Line 250-252 – These values, as all values in this paper should have a statistic attached to them that details the model spread (easiest would be +- 1 SD wrt model spread); and if comparing between SRM and the SSPs there needs to be a significance test in order to attach some level of confidence to the findings.
Line 252-253 – how can both wind and upwelling contributions to ITF be higher? Their sum is ITF transport, so if one contribution goes up, the other must go down?
Line 261-264 – Should the buoyancy forcing calculation of ITF be more similar to the results from the Amended Island Rule? It’s not clear to me if this is a component of ITF or another way to measure ITF. I’m not sure what is the main point/conclusion of this paragraph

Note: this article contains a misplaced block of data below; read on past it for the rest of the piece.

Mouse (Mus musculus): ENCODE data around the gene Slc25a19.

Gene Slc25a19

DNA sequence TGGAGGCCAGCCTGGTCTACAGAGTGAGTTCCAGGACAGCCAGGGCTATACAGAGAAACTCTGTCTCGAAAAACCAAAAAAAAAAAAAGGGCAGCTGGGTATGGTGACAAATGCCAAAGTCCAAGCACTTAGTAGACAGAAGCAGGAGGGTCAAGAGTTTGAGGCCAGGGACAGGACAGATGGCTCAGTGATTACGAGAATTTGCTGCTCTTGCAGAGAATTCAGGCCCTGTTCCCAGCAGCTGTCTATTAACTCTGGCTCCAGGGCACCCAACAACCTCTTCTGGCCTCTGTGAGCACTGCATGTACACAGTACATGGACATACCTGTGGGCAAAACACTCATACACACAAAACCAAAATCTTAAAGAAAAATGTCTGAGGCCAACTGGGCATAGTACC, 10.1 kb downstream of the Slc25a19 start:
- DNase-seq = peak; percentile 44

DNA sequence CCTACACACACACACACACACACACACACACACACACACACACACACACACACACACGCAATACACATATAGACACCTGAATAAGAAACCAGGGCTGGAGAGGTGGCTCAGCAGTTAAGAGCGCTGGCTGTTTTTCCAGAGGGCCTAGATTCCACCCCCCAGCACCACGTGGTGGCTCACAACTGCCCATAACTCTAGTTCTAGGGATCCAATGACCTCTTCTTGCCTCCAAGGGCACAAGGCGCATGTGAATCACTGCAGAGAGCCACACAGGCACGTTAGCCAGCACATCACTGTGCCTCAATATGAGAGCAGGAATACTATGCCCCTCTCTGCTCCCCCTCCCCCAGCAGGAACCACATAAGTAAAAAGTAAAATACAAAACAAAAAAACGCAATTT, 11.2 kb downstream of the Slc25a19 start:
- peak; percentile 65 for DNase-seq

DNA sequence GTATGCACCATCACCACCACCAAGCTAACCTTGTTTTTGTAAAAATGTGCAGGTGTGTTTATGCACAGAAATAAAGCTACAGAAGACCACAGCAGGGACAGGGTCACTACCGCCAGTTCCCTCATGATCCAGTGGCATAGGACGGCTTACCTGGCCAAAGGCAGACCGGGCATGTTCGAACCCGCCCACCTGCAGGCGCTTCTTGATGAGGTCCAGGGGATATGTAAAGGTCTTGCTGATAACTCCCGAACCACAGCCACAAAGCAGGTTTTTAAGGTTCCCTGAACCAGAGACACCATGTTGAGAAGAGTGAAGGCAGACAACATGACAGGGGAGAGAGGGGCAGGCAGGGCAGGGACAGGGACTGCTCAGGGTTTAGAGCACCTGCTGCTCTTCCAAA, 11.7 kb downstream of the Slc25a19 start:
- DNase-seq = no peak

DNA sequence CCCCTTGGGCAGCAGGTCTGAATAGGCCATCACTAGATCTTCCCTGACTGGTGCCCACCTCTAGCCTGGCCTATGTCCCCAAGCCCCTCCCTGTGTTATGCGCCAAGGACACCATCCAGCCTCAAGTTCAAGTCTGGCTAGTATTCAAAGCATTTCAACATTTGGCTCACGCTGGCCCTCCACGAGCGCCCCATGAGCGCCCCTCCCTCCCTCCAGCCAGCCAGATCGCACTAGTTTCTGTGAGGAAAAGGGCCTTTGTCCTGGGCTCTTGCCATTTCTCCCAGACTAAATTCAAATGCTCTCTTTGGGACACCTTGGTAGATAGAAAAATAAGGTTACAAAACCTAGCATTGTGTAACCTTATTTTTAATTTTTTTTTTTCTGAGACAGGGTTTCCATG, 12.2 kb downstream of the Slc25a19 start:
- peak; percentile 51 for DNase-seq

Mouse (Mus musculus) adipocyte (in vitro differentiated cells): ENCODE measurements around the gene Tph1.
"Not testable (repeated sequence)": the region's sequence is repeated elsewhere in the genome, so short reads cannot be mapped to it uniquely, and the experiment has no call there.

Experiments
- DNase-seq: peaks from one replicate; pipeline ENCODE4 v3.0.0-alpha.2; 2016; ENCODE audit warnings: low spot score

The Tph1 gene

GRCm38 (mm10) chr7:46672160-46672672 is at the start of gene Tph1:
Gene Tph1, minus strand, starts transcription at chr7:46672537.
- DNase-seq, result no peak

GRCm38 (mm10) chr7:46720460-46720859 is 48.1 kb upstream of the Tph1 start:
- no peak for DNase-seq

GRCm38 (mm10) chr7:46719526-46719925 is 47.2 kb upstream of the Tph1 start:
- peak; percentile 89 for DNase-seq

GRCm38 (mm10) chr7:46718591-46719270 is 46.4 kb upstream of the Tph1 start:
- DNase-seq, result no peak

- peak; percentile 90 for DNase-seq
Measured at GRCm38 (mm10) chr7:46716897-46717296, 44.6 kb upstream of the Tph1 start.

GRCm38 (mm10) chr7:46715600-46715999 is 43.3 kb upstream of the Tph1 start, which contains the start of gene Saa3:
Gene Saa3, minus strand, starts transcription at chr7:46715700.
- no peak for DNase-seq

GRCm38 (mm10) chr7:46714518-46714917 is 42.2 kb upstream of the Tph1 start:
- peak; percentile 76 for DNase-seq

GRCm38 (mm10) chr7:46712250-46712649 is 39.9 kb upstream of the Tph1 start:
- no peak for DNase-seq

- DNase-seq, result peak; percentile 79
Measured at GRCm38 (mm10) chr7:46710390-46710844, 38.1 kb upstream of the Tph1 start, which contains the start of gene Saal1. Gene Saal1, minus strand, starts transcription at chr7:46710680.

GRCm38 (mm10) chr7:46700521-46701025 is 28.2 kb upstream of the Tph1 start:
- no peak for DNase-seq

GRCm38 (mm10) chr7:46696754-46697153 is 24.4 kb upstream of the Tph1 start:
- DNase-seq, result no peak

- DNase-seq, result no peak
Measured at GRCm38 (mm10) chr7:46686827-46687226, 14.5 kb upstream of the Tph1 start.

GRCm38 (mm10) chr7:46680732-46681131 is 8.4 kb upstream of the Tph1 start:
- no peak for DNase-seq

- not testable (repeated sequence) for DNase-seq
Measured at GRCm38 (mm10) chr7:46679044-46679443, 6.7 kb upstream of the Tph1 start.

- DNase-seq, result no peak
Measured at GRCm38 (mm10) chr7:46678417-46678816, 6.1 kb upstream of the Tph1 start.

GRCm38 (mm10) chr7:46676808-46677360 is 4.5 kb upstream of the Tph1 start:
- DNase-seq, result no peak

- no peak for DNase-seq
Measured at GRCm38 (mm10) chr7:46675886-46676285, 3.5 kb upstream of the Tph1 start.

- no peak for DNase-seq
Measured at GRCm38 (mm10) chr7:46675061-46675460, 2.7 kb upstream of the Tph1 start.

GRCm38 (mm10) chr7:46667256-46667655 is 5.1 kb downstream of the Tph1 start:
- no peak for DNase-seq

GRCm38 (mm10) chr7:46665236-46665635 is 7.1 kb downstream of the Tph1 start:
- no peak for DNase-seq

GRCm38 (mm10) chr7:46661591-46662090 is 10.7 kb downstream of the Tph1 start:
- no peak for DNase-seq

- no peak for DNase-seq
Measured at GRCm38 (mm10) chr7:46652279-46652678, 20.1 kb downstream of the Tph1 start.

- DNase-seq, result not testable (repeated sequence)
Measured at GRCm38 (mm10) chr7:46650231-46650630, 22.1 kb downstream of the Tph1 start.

Line 264 – “No obvious trend” – you need to calculate the trend and determine whether it is significant
Line 277-278 – It looks to me like the upwelling contribution to ITF transport is not much different between SAI and SD – again a statistical test will confirm this.
Line 286-287 – it may be that G6sulfur total ITF transport averaged from 2080-2100 is lower than SSP2-8.5, but I doubt it is significant given the variability of the time series.
Line 287-291 – again, the time series shows much variability in the multi-model mean (and certainly in the multi-model spread) that I don’t think there is a significant difference between the buoyancy forced ITF transport in any of the scenarios.
Figure 3 needs error bars. And it would be easier to quickly assess by using the same colors for each scenario as in Fig 2.
Lines 293 – there needs to be a detailed explanation of what is causing the decline in upwelling relative to Historical – as well as why the upwelling becomes downwelling north of ~20N. In general, rather than state what the plot shows, state what the plot means in relation to the main points of the paper.